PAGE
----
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I'm editing a book with this sentence:

'Viroj, his wife, Pranom, Joan and I were duly ushered into an audience room at Chitralada Palace.'

Viroj's wife is Pranom so Pranom is set off with commas as a non-restrictive appositive (Viroj has only one wife). Thus there are four people going to the palace. However, if you do not know that Viroj's wife is Pranom, then you could read the sentence as there being five people going to the palace.

Should I separate the names with semi-colons as so:

'Viroj; his wife, Pranom; Joan; and I were duly ushered into an audience room at Chitralada Palace.'

It looks a little odd to me but I believe it is correct?

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  • Viroj and Pranom, his wife, and Joan and I..that takes care of it. It's best to avoid multiple semi-colons in a literary text......
    – Lambie
    Apr 18 at 16:59
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    This is one case where the 'set off any non-restrictive appositive with commas' rule can and should be abandoned. 'Viroj, his wife Pranom, Joan and I were duly ushered into an audience room at Chitralada Palace.' // If 'wife' were 'daughter' and a non-restrictive appositive needed to be indicated, I'd go to super-commas: 'Viroj; his daughter, Pranom; Joan and I were duly ushered into an audience room at Chitralada. ' That 'Oxford super-comma' would look terrible. Apr 18 at 18:25
  • Parentheses (round brackets) are sometimes frowned upon in formal writing (depending on genre), but if you're ok with them they would provide a solution "Viroj, Pranom (his wife), Joan, and I were duly ushered..."
    – Stuart F
    Apr 19 at 9:30
  • @Lambie, I don't think 'Viroj and Pranom, his wife, and Joan and I' is clear as to whether there are four or five people; it could be read either way. Apr 20 at 10:47
  • Let me put it to you straight: no literary writer with punctuate as you have with those colons. Pranom, his wife, is set off by commas. Setting off by commas applies to the last term.
    – Lambie
    Apr 20 at 13:41
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Edwin's suggestion is good, but it needs the serial comma to be clearly parsed as four: "Viroj, his wife Pranom, Joan, and I ..."

The "spousal appositive" commas can be safely dropped (regardless of any additional wives). Garner offers flexibility:

“This is not a hard-and-fast rule, and many publications ignore commas with a name as a short appositive of relationship, for two reasons. The first is stylistic: the written comma <my husband, Bob> does not reflect any audible pause in the spoken sentence <“my husband Bob”>. The second is practical: enforcing the rule would require finding out how many brothers the subject has before deciding between his brother Blair or his brother, Blair, and that can be a lot of effort for a small payoff.”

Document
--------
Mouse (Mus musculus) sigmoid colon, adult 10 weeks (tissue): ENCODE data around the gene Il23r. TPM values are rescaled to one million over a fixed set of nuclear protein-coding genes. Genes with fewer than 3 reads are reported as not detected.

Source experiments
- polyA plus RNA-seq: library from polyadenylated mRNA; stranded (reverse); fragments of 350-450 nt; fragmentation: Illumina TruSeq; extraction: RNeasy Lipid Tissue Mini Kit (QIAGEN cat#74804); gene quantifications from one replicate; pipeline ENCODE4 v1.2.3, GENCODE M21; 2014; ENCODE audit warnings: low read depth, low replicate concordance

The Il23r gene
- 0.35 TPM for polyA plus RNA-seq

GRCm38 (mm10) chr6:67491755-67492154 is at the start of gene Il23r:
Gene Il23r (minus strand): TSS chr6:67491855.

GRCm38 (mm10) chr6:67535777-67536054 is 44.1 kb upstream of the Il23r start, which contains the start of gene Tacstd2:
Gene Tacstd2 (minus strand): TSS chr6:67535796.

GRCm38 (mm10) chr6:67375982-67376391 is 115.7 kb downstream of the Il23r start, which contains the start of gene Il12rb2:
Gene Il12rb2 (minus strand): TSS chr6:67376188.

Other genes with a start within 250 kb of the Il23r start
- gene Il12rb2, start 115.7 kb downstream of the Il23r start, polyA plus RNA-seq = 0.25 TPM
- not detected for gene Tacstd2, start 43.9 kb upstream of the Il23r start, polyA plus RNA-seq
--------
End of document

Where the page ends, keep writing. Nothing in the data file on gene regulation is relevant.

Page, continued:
Excerpt From: Garner, Bryan. “Garner's Modern English Usage.” Oxford University Press, 2017-09-09. Apple Books.

In this specific case, the reason would be clarity of meaning, which supersedes all else.

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CMS says to use semi-colons in complex lists with other punctuation so I think it's technically correct if not ideal. I believed I needed to set off 'his wife' from Pranom as it is merely adding extra information and is non-essential to the understanding of the sentence.

I have now discovered that non-restrictive appositives can also be set off with dashes or parentheses so @Jason Bassford's advice is good. I take his point about the ordering of her name and her description but this book is a product of its time and wives are very much accessories in it!

@Marcellothearcane and @BillJ are also correct according to CMS: https://www.chicagomanualofstyle.org/qanda/data/faq/topics/Commas/faq0031.html https://www.chicagomanualofstyle.org/qanda/data/faq/topics/Commas/faq0034.html

Although: https://www.chicagomanualofstyle.org/qanda/data/faq/topics/Commas/faq0085.html

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  • It is terrrrible. You should use this: Viroj and Pranom, his wife, and Joan and I were duly etc.
    – Lambie
    Apr 18 at 17:01
  • Or use Edwin's suggestion, that one is good too.
    – Lambie
    Apr 20 at 13:42

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